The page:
by Nathan Hershey

Alicia and I started talking about the term “Native American” – what does that phrase mean?  When the term “Native American” came up and I thought about it, it seemed to me that there could be several possible meanings.

Today, in 2011, instead of using the term “Indians” to refer to descendents of the members of tribes who lived here before the European colonization of what is now the United States, this use of the term has become unpopular, or politically incorrect – one term for these people is “Native Americans.”  That may have been a change for the better or a change for the worse, but it certainly contributes to the confusion, with regard to the meaning of those two words together.  If you look at the first generation who were “native” (born here), you’ll see a very diverse cross-section of people.

A “Native American” can be someone who is born in the United States if you use the word “America” to mean the United States and use the word “native” as a modifier to mean “by place of birth or origin” (according to the American Heritage Dictionary, 1973).  How is “America” distinguished from “the United States?”  You could argue that a Native American would be someone from North or South America because they would be people who could be defined or described as Americans.

Over time, various people have sought to better define who they believe Americans are, by virtue of place of birth, primarily.  A
person who is born on the land which is now the United States would be, presumptively, a citizen of the U.S. and eligible to hold the office of the presidency, under U.S. law.  “American” is used as a modifier for various foods, products and people, and could serve as a descriptor for almost anything (consider American cheese).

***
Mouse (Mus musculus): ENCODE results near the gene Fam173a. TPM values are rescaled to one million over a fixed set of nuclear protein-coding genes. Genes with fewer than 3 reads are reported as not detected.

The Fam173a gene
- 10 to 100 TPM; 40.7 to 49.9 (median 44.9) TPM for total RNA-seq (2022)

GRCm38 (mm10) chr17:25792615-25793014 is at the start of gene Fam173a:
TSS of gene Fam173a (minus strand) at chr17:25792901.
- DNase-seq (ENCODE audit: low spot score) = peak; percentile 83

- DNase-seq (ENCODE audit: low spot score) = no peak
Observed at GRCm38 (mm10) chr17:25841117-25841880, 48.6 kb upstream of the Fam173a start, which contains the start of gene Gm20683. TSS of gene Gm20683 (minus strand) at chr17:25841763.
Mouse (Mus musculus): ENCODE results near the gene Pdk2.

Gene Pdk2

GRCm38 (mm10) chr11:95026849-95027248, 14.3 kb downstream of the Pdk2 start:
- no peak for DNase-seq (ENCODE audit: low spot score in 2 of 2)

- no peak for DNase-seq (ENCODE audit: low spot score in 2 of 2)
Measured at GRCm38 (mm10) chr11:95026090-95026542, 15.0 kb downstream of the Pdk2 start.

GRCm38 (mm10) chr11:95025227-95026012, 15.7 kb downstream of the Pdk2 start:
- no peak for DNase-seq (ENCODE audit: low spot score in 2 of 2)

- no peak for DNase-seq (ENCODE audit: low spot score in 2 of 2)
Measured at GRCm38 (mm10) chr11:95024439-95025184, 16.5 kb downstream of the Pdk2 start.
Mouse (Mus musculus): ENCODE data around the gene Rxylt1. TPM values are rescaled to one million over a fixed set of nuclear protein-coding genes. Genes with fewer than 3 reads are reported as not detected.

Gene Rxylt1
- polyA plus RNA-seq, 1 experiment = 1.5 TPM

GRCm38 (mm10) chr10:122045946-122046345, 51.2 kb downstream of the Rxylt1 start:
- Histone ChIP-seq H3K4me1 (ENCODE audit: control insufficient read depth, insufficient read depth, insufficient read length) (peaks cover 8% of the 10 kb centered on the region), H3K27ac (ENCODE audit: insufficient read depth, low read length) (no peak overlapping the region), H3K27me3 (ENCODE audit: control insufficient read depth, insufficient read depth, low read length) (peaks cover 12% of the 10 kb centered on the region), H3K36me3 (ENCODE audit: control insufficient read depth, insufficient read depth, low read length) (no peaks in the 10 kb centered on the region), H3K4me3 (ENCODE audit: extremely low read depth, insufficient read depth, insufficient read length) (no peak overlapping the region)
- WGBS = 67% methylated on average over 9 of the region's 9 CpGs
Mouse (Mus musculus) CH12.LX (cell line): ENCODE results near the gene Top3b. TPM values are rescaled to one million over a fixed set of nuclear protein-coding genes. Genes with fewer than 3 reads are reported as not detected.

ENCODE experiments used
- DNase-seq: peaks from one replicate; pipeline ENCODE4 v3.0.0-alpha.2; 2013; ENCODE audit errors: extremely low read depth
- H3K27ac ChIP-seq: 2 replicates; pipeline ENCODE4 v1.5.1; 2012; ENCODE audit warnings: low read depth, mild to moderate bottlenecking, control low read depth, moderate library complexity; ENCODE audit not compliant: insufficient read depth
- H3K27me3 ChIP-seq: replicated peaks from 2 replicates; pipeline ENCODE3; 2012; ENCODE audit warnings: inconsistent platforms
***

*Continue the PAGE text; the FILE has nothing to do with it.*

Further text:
Is it "American?" Is it "cheese?"

Now we can take a look at people, for example, who come from central Europe, like Hungaria or Bulgaria.  They came and then they had children who were born in the United States.  Would we look at these children as Native Americans?  If they’re “born in the USA,” as Bruce Springsteen said, could we not refer to them as Native Americans?

Yet some people, for example the Irish, often prefer their original land, in their case Ireland, as their place of identity, based in part on their psyche.  They’re not born in Ireland, but they maintain a strong cultural link.  Even if people would be second or third-generation Americans by birth, some still want to be seen as connected with Ireland, even though the family first left the shores of Ireland a century or more ago.

Because of borders changing in Europe multiple times since the United States was created, some immigrants to the U.S. may have lived in three countries before coming to the U.S.  What term should we use to identify these people?

Also, we find that sometimes a descriptor is adopted by some people, indicating their religion as a modifier in their identity, as well as the nation that their parents left when they came to the United States.  For example, I have heard conversation, from time to time, that some Jews place serious focus on where in Europe, or elsewhere, that their family members came from.  Even though they were born in the United States, they might regard themselves as Hungarian Jews or German Jews
or some other kind of Jews to designate some location in a foreign country to which they link themselves, at least in some psychological sense.

One’s identifier may be, from different people’s views, either positive or negative, or even disparaging in the minds of others.  Two people could have the same identifying background, but choose the words they want to use as their identifiers quite differently.

– Nathan Hershey

20th Century Man


3 Comments to “Identity?”

  1. Dear Nathan, There is also the question of who is a Jew. Matriarchal lineage (traditional) or Patriarchal lineage (accepted by the reform movement). I also find it strange that right of return to Israel uses the Nazi definition of the Nuremberg laws. Toby

    • That does seem off to me, too, Toby. I don’t find it all that strange, I guess. People often define themselves by identifying with their oppressors. The people somehow believe it disqualifies the oppressors’ judgements – “Look, we’re not as ___ as you said, we actually satisfy all of your criticisms!”

  2. Thanks for the info.

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